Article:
Whitehouse and the Three Amigos

Senator Sheldon Whitehouse is apparently in the middle of a push to compromise on the big cybersecurity bill before Congress. From The Hill (see below the story for my analysis):

Sen. Lindsey Graham (R-S.C.) revealed on Tuesday that he is working to chart a middle path on cybersecurity legislation.

Graham told The Hill he is working with Sens. Sheldon Whitehouse (D-R.I.) and Jon Kyl (R-Ariz.) to develop a compromise proposal on the issue. 

But he emphasized that the senators have yet to finalize any legislation.

The move puts Graham in the middle of a debate between two of his closest friends in the Senate: Sens. John McCain (R-Ariz.) and Joe Lieberman (I-Conn.).

The three lawmakers, sometimes called the "Three Amigos," usually see eye-to-eye on national security issues. But McCain is the leading opponent of Lieberman's cybersecurity bill, which Lieberman has said is his top legislative priority before he retires at the end of the year.

Lieberman's bill, which is co-sponsored by Sen. Susan Collins (R-Maine) and has the support of the White House, would give the Homeland Security Department the authority to require that critical infrastructure such as electrical grids and gas pipelines meet minimum cybersecurity standards.

Supports of the bill say the mandates are necessary to ensure that vital systems are safe from attacks.

But McCain and other Republicans argue the mandates would impose unnecessary burdens on businesses.

A draft of the Kyl-Whitehouse compromise proposal would put the Homeland Security Department in charge of developing a program to pressure, but not force, critical infrastructure companies to better protect their computer systems.

Kyl told The Hill on Tuesday that he's trying to find middle ground, saying cybersecurity is a "very, very important issue that needs to resolved." He declined to discuss specifics of his proposal or which senators are involved.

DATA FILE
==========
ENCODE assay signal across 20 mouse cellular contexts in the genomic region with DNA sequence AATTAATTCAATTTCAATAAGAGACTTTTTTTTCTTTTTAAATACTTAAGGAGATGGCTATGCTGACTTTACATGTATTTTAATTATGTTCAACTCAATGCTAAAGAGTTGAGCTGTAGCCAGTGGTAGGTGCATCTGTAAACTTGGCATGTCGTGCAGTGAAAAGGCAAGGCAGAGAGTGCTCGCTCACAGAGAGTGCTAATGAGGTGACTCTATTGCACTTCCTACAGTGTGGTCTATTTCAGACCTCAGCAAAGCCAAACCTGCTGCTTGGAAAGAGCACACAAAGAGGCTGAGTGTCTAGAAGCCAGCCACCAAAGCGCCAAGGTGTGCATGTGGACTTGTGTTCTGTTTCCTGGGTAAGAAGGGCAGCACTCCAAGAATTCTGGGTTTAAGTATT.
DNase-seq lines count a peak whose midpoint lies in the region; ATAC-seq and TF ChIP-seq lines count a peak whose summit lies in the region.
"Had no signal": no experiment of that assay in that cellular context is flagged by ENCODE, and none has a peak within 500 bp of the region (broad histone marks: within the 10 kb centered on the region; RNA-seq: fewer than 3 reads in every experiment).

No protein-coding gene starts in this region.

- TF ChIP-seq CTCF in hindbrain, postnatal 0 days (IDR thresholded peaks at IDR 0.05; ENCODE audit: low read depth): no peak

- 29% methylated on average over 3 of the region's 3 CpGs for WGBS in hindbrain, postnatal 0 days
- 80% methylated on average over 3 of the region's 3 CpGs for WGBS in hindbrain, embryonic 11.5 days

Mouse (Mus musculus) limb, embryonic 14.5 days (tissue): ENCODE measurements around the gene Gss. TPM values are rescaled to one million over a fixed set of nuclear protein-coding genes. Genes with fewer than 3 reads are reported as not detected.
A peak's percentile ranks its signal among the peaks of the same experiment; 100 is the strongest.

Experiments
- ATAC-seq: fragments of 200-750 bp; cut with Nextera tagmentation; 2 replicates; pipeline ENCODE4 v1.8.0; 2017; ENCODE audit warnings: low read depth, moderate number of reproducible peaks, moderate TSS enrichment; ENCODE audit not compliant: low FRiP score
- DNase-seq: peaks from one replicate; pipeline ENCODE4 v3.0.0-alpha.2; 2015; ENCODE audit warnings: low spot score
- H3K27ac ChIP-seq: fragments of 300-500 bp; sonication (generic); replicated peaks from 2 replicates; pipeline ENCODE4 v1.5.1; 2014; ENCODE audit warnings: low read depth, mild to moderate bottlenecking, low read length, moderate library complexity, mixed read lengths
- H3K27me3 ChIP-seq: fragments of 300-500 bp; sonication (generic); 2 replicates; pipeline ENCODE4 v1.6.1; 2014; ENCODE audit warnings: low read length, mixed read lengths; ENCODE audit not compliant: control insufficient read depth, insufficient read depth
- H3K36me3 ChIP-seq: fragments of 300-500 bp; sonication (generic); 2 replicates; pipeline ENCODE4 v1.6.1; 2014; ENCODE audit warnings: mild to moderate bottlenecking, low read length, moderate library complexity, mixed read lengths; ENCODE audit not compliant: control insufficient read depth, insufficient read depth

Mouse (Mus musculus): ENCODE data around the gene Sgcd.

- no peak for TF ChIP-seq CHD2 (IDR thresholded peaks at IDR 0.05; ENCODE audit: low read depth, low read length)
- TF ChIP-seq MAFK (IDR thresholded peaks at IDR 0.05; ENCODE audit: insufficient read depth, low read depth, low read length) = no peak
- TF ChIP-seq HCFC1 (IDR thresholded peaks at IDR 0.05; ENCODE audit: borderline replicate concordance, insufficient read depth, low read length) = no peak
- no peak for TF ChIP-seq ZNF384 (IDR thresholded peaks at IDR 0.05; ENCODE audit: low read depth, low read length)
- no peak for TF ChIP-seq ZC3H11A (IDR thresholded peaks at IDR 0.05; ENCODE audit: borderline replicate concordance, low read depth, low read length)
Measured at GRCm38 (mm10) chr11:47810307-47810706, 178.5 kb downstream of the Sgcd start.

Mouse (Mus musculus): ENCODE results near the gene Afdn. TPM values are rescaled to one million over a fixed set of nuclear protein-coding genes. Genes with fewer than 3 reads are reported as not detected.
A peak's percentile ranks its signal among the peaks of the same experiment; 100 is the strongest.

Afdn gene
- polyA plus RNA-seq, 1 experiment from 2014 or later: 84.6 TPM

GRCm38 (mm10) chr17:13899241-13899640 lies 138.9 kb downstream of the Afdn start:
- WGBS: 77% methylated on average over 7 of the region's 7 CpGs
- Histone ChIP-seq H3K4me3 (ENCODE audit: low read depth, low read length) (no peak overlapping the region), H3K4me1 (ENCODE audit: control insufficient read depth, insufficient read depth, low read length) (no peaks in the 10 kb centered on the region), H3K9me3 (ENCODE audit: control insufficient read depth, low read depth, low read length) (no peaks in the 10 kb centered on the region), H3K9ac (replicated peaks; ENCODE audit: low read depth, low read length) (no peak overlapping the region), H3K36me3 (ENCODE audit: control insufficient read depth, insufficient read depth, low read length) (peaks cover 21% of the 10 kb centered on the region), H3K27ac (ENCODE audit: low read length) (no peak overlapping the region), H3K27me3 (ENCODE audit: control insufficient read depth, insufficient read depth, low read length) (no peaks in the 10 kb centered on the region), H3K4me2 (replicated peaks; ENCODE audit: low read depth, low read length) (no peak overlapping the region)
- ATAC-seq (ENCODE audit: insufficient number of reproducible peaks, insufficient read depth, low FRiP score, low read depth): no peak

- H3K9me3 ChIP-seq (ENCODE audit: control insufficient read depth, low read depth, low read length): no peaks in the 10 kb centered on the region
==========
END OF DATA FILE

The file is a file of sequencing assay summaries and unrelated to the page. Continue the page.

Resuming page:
McCain said he has not participated in the discussions.

He also criticized the compromise proposal, saying it "gives too much authority to Homeland Security."

"I'm not ready to let them write regulations," McCain told The Hill.

The compromise may be all that's politically feasible. But it would push the Senate bill closer to one in the Republican-controlled House that some cybersecurity experts believe doesn't go far enough to protect the power grid and other critical infrastructure.

The utilities have been reluctant to make a big investment, on their own, to defend against what they view as a highly unlikely cyber attack. And such an attack may, indeed, be unlikely - at least for now. It's hard to imagine a foreign government like China or even Iran crashing the grid. China has too much to lose if it sends its biggest trading partner into an economic tailspin and Iran could subject itself to a major military assault.

But terrorists, if they ever build the capacity for such an attack, would surely engage in it. And if the attack were successful, it could be devastating. Hence the push for mandates on the utilities.


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